Five years ago, Sonia and I decided to pursue PhDs in Biological and Biomedical Sciences at Harvard Medical School. We had been re-training as scientists for a little over two years at that time, long enough to know that we were ready to devote our lives to finding a treatment or cure for Sonia’s disease, and long enough to know that we needed to learn a lot more in order to succeed in this quest. But it was a leap. Instead of joining an estabished prion lab, we were betting that, with the help of some wonderful allies and the incredible environment for biomedical research in Boston, we would find a way to do the research we needed to do.

Sonia and I both defended our PhDs on April 16, and we received our diplomas today. Looking back, the PhD journey has been a tremendous success, moreso than we had even dared to dream in 2014. We didn’t know then that Stuart Schreiber would welcome us into his lab and pave the way for us to do exactly the translational research we needed to do. We didn’t know that Eric Lander would mentor us on our high-level therapeutic strategy and challenge us to think about how we would one day test a drug in the clinic. We didn’t know that the Broad Institute would provide us mentorship, funding, lab space, and institutional support to effectively set up our own research lab. We didn’t know that Steven Arnold at Massachusetts General Hospital would partner with us to launch a clinical research study on biomarkers in pre-symptomatic individuals at risk. In every way, the people and institutions around us — Harvard, MGH, and especially the Broad — have responded to our urgency and our determination and have moved mountains to enable us to tackle our really hard problem head-on.

The result is that, as Sonia likes to say, while we’re nowhere near the end of this quest, we’re also nowhere near the beginning. As Sonia described in her talk at Prion2019, we’ve launched a collaboration with a major pharmaceutical company to develop a rational, targeted therapy for prion disease, we’ve begun to establish a biomarker and to work with regulators to credential it for use in trials of such a therapy, we’ve launched a patient registry and natural history study. We can now glimpse, I hope, one model of what primary prevention of prion disease could look like in practice.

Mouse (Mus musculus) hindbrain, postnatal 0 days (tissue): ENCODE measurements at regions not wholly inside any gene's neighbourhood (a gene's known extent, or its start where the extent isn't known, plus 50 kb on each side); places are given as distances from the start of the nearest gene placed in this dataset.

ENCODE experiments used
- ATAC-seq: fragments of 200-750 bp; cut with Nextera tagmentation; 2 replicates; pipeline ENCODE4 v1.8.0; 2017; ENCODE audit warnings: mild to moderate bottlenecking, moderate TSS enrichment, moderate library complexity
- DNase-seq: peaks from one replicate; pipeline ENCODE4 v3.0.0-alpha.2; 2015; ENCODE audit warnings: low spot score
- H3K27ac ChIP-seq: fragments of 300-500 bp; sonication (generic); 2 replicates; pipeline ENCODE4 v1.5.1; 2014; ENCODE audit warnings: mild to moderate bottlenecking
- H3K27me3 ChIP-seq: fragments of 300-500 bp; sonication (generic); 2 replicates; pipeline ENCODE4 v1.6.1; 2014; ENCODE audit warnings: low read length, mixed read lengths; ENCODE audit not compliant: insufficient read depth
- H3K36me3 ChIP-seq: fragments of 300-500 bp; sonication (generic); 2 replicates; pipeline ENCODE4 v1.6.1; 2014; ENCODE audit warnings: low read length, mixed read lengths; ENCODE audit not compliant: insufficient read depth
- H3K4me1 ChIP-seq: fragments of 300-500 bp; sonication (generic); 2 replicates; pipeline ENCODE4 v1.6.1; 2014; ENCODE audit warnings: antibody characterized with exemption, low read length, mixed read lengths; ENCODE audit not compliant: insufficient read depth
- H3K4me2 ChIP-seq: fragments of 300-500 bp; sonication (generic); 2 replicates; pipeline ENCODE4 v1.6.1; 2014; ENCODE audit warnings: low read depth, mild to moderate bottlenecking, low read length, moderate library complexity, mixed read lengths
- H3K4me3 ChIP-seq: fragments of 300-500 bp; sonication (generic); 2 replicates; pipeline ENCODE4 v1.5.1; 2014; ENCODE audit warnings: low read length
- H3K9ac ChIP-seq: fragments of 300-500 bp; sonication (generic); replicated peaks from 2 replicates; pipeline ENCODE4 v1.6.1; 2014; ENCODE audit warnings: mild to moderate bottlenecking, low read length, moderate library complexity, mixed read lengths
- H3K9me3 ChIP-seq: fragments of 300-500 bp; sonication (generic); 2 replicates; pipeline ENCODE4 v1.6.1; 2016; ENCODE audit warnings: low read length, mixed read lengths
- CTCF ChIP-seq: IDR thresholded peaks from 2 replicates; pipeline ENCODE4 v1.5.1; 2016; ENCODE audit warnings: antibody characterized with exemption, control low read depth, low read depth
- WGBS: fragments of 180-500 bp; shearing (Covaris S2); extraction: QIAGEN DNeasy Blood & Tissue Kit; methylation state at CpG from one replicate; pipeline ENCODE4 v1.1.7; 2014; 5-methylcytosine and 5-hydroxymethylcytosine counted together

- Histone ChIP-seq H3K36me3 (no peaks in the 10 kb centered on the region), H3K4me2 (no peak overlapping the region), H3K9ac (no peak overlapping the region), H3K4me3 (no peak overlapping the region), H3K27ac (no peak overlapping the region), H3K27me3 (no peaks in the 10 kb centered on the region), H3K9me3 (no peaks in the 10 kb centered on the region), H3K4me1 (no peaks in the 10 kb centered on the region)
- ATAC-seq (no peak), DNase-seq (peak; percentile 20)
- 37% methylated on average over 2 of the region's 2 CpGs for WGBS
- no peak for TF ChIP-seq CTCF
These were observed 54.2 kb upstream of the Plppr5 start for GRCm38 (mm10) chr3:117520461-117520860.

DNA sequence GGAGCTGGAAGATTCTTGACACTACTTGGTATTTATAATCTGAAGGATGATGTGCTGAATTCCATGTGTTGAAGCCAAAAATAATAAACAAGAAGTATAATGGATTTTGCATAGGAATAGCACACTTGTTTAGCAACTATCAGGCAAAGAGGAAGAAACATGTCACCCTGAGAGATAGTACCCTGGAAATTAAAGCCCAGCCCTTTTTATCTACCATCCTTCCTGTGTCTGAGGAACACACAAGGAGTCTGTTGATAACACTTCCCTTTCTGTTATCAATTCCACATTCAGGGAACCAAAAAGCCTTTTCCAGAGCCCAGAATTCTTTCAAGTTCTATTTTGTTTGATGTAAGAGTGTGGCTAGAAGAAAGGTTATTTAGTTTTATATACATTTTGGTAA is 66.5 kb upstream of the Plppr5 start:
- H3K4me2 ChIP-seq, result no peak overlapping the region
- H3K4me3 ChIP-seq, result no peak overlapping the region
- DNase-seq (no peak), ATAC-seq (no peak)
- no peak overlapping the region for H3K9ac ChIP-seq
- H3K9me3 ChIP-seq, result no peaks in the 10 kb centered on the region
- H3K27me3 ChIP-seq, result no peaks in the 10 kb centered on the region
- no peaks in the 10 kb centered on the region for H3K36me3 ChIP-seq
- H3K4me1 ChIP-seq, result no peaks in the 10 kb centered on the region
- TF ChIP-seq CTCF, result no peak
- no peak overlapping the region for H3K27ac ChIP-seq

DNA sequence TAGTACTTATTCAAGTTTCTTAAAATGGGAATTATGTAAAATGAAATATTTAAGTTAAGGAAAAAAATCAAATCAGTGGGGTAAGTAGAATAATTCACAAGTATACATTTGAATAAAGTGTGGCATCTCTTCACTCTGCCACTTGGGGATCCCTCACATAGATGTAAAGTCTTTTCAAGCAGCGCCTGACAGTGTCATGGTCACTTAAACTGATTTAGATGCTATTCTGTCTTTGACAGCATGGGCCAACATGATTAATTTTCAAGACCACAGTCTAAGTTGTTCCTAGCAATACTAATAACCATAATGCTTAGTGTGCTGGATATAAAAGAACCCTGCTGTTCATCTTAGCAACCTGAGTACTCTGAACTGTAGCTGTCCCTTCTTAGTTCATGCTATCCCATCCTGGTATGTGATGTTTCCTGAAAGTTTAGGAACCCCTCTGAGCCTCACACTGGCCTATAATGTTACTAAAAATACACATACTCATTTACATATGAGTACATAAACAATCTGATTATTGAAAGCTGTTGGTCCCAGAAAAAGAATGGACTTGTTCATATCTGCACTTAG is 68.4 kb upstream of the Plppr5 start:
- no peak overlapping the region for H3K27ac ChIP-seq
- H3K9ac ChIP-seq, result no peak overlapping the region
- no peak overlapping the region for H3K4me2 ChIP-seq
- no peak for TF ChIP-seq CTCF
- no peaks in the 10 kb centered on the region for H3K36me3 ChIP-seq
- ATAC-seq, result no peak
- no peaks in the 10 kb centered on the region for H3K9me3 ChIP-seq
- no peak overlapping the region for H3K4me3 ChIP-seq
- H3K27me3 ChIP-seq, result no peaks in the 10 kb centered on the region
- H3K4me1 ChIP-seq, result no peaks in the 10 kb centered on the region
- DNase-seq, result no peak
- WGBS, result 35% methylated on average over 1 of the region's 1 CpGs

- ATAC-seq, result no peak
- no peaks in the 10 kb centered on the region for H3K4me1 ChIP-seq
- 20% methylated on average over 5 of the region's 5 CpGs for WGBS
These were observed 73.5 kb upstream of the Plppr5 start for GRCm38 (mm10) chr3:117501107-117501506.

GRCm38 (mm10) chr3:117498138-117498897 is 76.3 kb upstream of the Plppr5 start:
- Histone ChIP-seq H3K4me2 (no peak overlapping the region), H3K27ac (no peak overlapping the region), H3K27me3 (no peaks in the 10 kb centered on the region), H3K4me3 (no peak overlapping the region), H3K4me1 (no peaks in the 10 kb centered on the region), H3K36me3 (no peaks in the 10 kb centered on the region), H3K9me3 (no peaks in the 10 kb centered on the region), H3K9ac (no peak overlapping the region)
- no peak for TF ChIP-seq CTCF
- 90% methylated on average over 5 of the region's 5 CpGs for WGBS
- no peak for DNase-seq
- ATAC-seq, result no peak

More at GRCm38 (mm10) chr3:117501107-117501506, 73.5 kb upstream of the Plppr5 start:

We owe so much to everyone who has helped us on this journey, including many collaborators in the prion field worldwide, and many mentors and volunteers here in Boston. To us, all the progress we have made has completely validated the risk we took five years ago — we were right to get our PhDs and right to do it here.

Looking forward, we want to stay in exactly the scientific environment that has made so much possible for us, and we want to continue full steam ahead without breaking stride as we aim to get a drug for prion disease into the clinic. As such, I am delighted to announce that we’ll be continuing to run our lab as group leaders at the Broad Institute. We will eventually be moving a few floors up to the Broad’s Stanley Center, where we will be surrounded by lots of bright people thinking about brain diseases, and over time, I hope and expect that our ties and relationships with other local institutions including Massachusetts General Hospital will also grow and deepen. Depending on funding, we also hope to be able to grow our group over time and open up new fronts in our fight against prions.

Therefore, graduation day does not mark much of a transition in our day-to-day life nor in our scientific focus, but it is a good time to reflect on where we’ve come in five years, and to say thanks to everyone who has helped us along the way. Thank you.